SPORTS

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August 9, 2002

Chick Hearn was beacon of character in city known for shallowness

"The game's in the refrigerator, the door's closed, the light's out, the eggs are cooling, the butter's getting hard and the Jell-O's jiggling," Chick Hearn (1916- 2002) would famously declare after the outcome of the game was clearly decided.

I was in my dubious friend's (Vijay) apartment, watching a glorious preseason Monday night football game (the Texans vs. the Giants, for anyone who cares), when I mentioned that I heard Chick Hearn, longtime sportscaster for the Los Angeles Lakers was in a coma. I told him that he had gone through two hematoma surgeries to remove blood clots from his brain and now his condition was severely deteriorating.

To this, Vijay with a mouthful of Diet Coke, muttered, "Chick who?"

"Chick who!" I then proceeded to give him the longest lecture I care to give anyone about how this was the same man who has been literally "the voice" for the Lakers for the past four decades. He has been the only sportscaster with the team since the Lakers moved from Minneapolis to Los Angeles in the 60s. He has been such a fixture to the NBA that he contributed to the lexicon of basketball, with "Chickisms" like "slam dunk" and "airball."

Up to his death this last Monday night at 85, the man had embodied the image of the Iron Man. Until last season, when he had to undergo heart bypass surgery, he had broadcasted 3,338 consecutive games. The last game he had missed calling was in 1965.

But it didn't surprise me that Vijay or any other Chicagoans never knew who Chick was. In such an insulated and self-centered city, I didn't expect the Chicago Tribune or Chicago Sun Times to mention Chick and what he had accomplished as a legendary sportscaster/figure of the Los Angeles Lakers.

Chick and his lore, deservedly so, belonged to the city of Los Angeles and its many Lakers fans. He was as much a part of my life and my upbringing as my parents were.

I remembered how I got "hooked" onto the NBA and its games. Back in high school, when I was still a scrawny teenager, my buddies and I used to sneak into the dormitory's lounge to watch NBA games, during evening study hall periods. Unfortunately, the television we watched the games on was busted. Its sound had been blown out by some bastard who had kicked the speakers in. To compensate for the lack of sound, we stuck a radio next to the glowing screen, tuned to the game, and listened. It turned out that Chick Hearn and Stu Lantz (Chick's partner in crime for 15 years) called every game on the AM station, the only sports channel we could listen to on our P.O.S. hand-held radio.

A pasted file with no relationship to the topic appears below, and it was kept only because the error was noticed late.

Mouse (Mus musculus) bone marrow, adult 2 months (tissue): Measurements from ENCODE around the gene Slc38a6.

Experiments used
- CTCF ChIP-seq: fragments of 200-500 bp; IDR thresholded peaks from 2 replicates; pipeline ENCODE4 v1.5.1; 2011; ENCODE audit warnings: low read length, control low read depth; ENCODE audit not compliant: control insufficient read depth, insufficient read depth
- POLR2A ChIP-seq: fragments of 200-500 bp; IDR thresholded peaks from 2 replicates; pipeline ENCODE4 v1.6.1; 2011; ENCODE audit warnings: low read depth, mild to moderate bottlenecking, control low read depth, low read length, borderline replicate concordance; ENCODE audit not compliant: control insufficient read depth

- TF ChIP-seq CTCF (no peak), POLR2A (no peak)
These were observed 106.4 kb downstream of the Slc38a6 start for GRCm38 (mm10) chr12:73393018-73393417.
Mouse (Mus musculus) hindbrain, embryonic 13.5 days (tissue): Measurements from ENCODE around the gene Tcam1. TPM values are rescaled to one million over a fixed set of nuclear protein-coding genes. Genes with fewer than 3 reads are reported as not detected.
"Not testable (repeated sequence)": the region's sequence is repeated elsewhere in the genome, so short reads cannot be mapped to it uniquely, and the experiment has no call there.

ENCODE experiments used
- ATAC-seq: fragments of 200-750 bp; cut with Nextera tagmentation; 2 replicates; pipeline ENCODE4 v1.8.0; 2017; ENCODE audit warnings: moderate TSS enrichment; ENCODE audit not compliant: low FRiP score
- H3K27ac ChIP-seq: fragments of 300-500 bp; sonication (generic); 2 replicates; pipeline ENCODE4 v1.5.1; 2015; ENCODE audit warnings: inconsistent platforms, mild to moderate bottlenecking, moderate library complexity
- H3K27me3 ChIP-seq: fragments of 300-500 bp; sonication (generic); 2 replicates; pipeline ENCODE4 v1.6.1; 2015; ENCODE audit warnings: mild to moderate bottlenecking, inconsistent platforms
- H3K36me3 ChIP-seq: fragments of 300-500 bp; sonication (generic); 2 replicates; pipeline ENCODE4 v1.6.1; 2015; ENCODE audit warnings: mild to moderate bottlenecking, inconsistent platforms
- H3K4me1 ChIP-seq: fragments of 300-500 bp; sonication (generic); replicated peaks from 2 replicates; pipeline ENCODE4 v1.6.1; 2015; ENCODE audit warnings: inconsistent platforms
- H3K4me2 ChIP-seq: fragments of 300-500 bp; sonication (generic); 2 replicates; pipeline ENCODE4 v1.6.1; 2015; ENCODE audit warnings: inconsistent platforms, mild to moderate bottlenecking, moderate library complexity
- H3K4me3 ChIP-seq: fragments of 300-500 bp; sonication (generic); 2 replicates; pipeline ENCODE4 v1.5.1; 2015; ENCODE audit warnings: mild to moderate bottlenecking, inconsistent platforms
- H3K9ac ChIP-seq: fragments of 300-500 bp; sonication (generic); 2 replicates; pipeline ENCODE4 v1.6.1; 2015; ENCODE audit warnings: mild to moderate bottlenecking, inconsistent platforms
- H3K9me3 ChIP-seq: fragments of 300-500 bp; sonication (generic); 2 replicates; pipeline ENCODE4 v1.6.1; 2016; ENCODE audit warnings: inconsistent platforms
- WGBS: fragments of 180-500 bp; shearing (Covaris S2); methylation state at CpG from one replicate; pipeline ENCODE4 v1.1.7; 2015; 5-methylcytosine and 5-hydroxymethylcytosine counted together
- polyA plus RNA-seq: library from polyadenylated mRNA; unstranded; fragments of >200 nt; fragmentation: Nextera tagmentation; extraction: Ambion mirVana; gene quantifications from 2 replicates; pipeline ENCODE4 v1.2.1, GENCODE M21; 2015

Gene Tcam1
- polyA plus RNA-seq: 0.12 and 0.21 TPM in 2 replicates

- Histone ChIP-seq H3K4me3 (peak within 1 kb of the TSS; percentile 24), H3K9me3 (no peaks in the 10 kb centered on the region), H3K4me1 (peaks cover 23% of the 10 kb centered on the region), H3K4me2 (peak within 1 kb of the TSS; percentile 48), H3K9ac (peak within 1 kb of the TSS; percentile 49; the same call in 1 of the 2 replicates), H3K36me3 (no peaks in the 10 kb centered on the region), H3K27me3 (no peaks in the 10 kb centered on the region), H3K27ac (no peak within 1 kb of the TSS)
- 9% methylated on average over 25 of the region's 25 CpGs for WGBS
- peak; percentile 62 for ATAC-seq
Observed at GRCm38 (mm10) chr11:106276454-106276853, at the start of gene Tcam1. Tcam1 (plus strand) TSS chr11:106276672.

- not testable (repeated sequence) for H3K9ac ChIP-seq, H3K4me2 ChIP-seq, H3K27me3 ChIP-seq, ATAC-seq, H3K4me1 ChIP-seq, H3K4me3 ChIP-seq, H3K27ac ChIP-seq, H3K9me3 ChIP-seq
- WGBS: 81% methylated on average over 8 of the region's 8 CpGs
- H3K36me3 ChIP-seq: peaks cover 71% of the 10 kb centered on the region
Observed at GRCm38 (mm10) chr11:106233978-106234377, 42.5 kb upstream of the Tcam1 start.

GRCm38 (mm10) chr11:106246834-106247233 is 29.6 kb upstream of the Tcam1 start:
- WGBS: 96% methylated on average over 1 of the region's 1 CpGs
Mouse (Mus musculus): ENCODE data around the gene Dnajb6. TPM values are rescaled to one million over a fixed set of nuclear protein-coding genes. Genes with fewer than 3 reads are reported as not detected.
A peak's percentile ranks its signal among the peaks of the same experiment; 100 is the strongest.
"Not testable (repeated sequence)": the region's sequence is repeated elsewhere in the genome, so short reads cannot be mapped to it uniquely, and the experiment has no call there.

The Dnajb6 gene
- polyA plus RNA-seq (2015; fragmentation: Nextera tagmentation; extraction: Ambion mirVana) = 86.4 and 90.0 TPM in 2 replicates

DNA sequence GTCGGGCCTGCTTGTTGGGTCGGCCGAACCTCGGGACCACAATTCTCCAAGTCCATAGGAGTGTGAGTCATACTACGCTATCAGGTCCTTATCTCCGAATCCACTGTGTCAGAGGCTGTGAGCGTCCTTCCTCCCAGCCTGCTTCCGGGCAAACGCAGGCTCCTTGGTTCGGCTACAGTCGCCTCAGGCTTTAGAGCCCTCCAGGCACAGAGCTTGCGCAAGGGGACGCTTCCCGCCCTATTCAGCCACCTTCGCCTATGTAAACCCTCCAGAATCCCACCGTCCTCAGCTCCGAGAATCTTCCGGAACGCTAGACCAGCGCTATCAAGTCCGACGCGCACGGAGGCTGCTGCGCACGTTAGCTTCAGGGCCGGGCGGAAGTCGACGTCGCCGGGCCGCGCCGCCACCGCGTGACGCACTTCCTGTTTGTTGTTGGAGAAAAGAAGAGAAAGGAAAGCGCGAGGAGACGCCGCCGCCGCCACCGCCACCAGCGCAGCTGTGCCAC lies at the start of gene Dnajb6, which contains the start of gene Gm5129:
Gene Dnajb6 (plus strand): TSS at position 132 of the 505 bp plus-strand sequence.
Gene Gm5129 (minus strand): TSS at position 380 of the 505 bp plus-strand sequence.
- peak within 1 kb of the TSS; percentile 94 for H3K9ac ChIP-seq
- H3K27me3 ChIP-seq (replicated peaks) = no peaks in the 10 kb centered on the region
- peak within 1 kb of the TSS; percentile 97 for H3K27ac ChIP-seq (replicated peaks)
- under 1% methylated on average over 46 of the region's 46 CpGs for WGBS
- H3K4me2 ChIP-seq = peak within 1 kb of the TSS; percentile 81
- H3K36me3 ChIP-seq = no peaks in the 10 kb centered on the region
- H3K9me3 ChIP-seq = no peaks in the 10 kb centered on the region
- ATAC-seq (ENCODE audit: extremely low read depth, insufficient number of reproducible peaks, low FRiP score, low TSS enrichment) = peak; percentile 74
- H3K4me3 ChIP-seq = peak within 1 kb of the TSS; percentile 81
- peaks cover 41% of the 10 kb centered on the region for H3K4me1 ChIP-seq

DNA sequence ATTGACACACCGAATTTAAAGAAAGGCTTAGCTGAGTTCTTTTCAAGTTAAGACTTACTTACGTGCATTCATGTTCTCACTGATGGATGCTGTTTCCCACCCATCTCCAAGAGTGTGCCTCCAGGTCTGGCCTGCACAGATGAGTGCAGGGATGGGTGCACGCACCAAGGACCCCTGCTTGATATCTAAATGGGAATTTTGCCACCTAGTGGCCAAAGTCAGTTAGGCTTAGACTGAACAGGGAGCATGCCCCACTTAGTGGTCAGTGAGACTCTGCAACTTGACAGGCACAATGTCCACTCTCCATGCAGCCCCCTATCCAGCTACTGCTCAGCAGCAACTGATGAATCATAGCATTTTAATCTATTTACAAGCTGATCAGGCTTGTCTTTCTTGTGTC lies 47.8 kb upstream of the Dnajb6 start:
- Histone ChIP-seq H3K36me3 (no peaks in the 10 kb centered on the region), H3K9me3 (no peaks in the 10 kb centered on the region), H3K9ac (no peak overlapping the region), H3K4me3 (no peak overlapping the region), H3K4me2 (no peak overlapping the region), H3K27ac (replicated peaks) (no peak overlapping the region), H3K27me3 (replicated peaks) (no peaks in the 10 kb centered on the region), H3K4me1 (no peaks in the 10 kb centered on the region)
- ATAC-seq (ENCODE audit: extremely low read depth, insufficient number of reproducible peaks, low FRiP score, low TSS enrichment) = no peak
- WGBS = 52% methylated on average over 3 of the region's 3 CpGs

We kept this routine up until the television was replaced with a much nicer one that actually worked. But even after that, the gang and I decided to mute the television and leave my friend's radio on. We had become enamored of Chick's voice. People who would stumble into the lounge would always ask us why we couldn't be normal and just listen to the television broadcast. We would just point to the radio and motion to them to just listen.

When the Lakers acquired Phil Jackson as their head coach in the 1999-2000 season, I was a senior in high school. I had to do like all seniors at Webb and attend a senior trip up the Colorado River for a week of canoeing and hiking. This trip happened to coincide with the Lakers- Blazers historic Western Conference Finals.

On the last day, Game 7 of the series, my friends and I kneeled around a guy who had brought a small Walkman with him. We made him turn up the volume as loud as possible and we listened to Chick's broadcast of the game out on the shores of the Colorado River.

Halfway through the game, the dude's radio completely died out. With the Lakers down 17, most of us scattered off to bemoan the game and the probable outcome.

It was not until the fourth quarter, when a teacher came up to us and offered to let us use a car that was parked nearby. We huddled around the car, amassing by the second as we listened to the Lakers make the most improbable comeback of all time.

I still remember the voice of Chick coming loud and clear over the static and three states: "Lakers up by one. Oh, what a play by Kobe Bryant. The Lakers are up by one with four minutes left in the fourth quarter."

It didn't take very long for me to become a steadfast, loyal Chickie fan. Even into the recent years, when people started questioning Chick because of his constant name slipups, I remained defiant. Chick was the only one for the job. I would explain to anyone that as long as he lived and wanted to, Mr. Hearn would be the only voice that I listened to for any Lakers game.

I have so many Chickie memories, so many little tiny pieces of goobe that ooze absolute sentimental value.

I feel so old for saying this, but with Chick's passing, I feel as if I lost a piece of my childhood.

In this day and age, when I talk to my friends with my computer more than I do in person, a man like Chick, who was absolutely so "old school," kept me nostalgic for a time that had passed. He was an absolute class act. He never was associated with anything less than absolute professionalism and pure dedication.

Hearn was once asked what he wanted written on his tombstone.

He answered, "No harm, no foul."

I'll miss you, Chick.